Mustard powder, also known as dry mustard, is the ground mustard seeds. If you don’t have dry mustard in stock, there are few substitutes that you can try instead.
Mustard powder gives your food a mild heat and a pungent, tangy burst of acidity. It works amazingly well in savory recipes and meat dishes. It is a quintessential part of Indian cuisines like curry and spicy dishes.
Adding mustard powder to sauces, vinaigrettes, and dips is a common culinary practice.
What is a good substitute for dry mustard?
You can easily replace dry mustard with few other good substitutes. You should choose the alternative according to the desired flavor of the recipe and availability.
The best substitutes we have found are whole mustard seeds and prepared mustard.
Whole Mustard seeds
If you have mustard seed in your kitchen cabinet simply grind a handful of those seeds to make your mustard powder.
It’s enough to have a spice grinder to do the work for you. Otherwise, just use a mortar and pestle to crush the seeds.
However, the freshly ground seeds may have a lot moister than the dry mustard seeds. So, it works great as a spice rub or in a stew.
Don’t expect this raw mustard paste to provide the same consistency as the powdered mustard seeds.
Black mustard seeds have higher pungency compared to other verities like yellow and brown tones. Use the raw or whole mustard seeds in less quantity than the dry mustard.
It is the wet version of mustard as it is made by combining dry mustard, vinegar, and water. It produces a somewhat similar flavor effect as the powdered mustard.
This substitute is best used for making vinaigrettes, dressings, and sauces.
When you use the prepared mustard as the substitute, use it in the correct ratio to maintain the original flavor of the recipe.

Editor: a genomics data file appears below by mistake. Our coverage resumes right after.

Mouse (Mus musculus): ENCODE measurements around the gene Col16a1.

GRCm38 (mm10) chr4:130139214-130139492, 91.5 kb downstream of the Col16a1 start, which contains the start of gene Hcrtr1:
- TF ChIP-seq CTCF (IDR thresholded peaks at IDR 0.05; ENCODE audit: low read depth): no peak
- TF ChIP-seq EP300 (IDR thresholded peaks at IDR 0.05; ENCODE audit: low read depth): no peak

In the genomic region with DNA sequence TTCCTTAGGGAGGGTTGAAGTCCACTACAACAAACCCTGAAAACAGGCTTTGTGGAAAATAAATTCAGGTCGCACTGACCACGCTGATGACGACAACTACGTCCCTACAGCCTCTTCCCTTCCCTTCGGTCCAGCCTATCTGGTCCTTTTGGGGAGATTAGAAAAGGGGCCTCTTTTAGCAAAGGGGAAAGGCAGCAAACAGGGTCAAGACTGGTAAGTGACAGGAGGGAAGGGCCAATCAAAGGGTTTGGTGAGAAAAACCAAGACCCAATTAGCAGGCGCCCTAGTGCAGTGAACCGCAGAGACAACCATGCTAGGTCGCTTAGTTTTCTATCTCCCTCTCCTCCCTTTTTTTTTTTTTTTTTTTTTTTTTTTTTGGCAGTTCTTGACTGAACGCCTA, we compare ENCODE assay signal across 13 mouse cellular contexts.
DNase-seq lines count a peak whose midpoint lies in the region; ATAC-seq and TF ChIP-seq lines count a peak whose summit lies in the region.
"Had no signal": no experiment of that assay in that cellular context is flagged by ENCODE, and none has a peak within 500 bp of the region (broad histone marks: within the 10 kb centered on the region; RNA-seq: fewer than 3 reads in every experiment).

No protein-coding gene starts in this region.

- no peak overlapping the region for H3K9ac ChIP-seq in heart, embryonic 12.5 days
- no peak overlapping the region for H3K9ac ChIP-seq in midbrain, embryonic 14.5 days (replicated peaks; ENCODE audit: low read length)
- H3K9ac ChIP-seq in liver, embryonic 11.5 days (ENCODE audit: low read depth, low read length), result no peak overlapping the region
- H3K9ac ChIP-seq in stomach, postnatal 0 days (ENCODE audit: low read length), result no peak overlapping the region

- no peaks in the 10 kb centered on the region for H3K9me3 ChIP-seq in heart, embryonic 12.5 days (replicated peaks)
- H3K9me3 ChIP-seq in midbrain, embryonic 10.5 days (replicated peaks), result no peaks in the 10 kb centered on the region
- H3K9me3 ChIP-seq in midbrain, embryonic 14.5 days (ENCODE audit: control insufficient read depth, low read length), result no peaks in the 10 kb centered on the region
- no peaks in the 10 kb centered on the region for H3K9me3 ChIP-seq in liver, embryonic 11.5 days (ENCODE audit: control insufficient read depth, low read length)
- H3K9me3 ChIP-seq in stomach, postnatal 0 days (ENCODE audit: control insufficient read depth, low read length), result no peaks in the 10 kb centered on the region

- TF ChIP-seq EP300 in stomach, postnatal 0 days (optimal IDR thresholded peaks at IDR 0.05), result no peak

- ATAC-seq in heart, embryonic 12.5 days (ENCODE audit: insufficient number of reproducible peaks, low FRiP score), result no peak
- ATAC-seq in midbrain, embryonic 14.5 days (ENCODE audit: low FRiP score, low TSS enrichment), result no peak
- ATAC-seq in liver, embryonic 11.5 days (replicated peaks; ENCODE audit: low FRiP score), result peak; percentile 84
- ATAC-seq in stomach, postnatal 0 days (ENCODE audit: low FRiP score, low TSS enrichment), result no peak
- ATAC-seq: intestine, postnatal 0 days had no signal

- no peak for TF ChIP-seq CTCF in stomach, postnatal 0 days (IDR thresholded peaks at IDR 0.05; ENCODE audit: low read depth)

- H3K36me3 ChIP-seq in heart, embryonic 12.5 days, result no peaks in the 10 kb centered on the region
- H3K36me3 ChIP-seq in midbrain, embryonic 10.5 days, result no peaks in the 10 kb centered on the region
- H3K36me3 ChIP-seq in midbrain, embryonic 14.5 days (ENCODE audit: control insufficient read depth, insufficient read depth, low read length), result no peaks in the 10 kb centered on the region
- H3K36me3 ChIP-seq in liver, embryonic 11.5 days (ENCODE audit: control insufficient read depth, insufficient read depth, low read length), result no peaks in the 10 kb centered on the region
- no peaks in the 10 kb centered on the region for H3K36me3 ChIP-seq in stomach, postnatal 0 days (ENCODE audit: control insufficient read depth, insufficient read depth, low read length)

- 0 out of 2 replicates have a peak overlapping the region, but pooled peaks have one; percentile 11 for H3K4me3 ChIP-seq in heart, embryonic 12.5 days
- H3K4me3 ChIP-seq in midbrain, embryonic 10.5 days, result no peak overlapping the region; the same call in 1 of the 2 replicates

Also, it may affect the consistency of the dishes like sauces and dressings. To avoid this, add slightly less liquid in your recipe and if necessary add more liquid towards the end of cooking.
Mustard powder has a stronger flavor than the prepared mustard. Substitute on one tablespoon of prepared mustard for each teaspoon of dry mustard.
If you don’t have any prepared mustard or mustard seeds at hand, you can also use other substitutes which are not seeds.
Mustard and horseradish plants are in the same family, Brassicaceae, which also includes cabbages and broccoli. The root of the horseradish is used in culinary purposes.
The similarity in flavor makes horseradish powder an excellent alternative for dry mustard. It gives a deliciously spicy kick like the mustard.
Dismally, there is a disadvantage in using horseradish instead of ground mustard. Horseradish tends to lose its spiciness when heated. For this reason, use horseradish powder as a finishing spice rub on already cooked foods. Or sprinkle it over sauces, stews, or salads.
Use horseradish powder in just half the amount of mustard powder required in your recipe.
It is the most commonly used spice in Indian and Southeast Asian dishes. Its vibrant yellow color gives an attractive texture to foods.
It is overwhelmingly earthy and bitter, almost musky, with a bit of peppery spice. Oh! It’s close to mustard seeds.
Undoubtedly, when you are left with no dry mustard, turmeric powder is an excellent replacement option.
As a substitution, use the same amount of turmeric as the mustard powder you use in dishes.
It worth noting, turmeric has immense health benefits that you shouldn’t miss out.
Wasabi powder is another awesome substitute for ground mustard seeds. The dry root of the wasabi plant (Japanese horseradish) is used to make the powder.
It’s hot but doesn’t have a lingering, burning aftertaste. It works great when added to dips and vinaigrettes.
It matches the mustard seed in flavor and consistency. Wasabi is slightly spicier than mustard powder. Therefore, use it much less quantity when substituting for dry mustard.
The Bottom Line
The substitutes we have discussed may not be right for every recipe. While you choose any of these replacements for mustard powder, pay close attention to their compatibility in the dish you are preparing.
Most chefs say that it is better to leave out an ingredient instead of using a substitute for it. This advice is truly worth following when your recipe includes lots of other flavorings and spices.
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